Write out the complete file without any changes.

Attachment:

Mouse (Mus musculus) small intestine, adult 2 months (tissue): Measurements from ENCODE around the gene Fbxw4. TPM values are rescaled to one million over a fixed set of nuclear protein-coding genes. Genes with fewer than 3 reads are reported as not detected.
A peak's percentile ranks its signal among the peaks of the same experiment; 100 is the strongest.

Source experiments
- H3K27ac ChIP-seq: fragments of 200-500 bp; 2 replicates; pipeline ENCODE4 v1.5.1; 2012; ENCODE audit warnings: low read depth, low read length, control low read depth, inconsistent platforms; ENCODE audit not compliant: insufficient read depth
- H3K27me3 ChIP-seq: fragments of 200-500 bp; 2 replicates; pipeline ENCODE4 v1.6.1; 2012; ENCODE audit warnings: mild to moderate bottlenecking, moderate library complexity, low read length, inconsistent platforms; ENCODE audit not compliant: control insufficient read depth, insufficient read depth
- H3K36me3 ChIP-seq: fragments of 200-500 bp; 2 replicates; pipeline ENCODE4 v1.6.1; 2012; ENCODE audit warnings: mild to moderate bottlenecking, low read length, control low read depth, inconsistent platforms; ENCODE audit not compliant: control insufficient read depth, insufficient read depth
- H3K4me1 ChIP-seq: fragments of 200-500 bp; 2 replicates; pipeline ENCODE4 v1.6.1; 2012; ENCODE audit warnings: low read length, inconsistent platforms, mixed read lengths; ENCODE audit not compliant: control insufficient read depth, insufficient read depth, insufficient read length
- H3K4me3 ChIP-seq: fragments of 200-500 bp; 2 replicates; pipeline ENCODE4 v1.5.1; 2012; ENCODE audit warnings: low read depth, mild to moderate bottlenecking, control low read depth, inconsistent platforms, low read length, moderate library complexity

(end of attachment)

Mouse (Mus musculus) small intestine, adult 2 months (tissue): Measurements from ENCODE around the gene Fbxw4. TPM values are rescaled to one million over a fixed set of nuclear protein-coding genes. Genes with fewer than 3 reads are reported as not detected.
A peak's percentile ranks its signal among the peaks of the same experiment; 100 is the strongest.

Source experiments
- H3K27ac ChIP-seq: fragments of 200-500 bp; 2 replicates; pipeline ENCODE4 v1.5.1; 2012; ENCODE audit warnings: low read depth, low read length, control low read depth, inconsistent platforms; ENCODE audit not compliant: insufficient read depth
- H3K27me3 ChIP-seq: fragments of 200-500 bp; 2 replicates; pipeline ENCODE4 v1.6.1; 2012; ENCODE audit warnings: mild to moderate bottlenecking, moderate library complexity, low read length, inconsistent platforms; ENCODE audit not compliant: control insufficient read depth, insufficient read depth
- H3K36me3 ChIP-seq: fragments of 200-500 bp; 2 replicates; pipeline ENCODE4 v1.6.1; 2012; ENCODE audit warnings: mild to moderate bottlenecking, low read length, control low read depth, inconsistent platforms; ENCODE audit not compliant: control insufficient read depth, insufficient read depth
- H3K4me1 ChIP-seq: fragments of 200-500 bp; 2 replicates; pipeline ENCODE4 v1.6.1; 2012; ENCODE audit warnings: low read length, inconsistent platforms, mixed read lengths; ENCODE audit not compliant: control insufficient read depth, insufficient read depth, insufficient read length
- H3K4me3 ChIP-seq: fragments of 200-500 bp; 2 replicates; pipeline ENCODE4 v1.5.1; 2012; ENCODE audit warnings: low read depth, mild to moderate bottlenecking, control low read depth, inconsistent platforms, low read length, moderate library complexity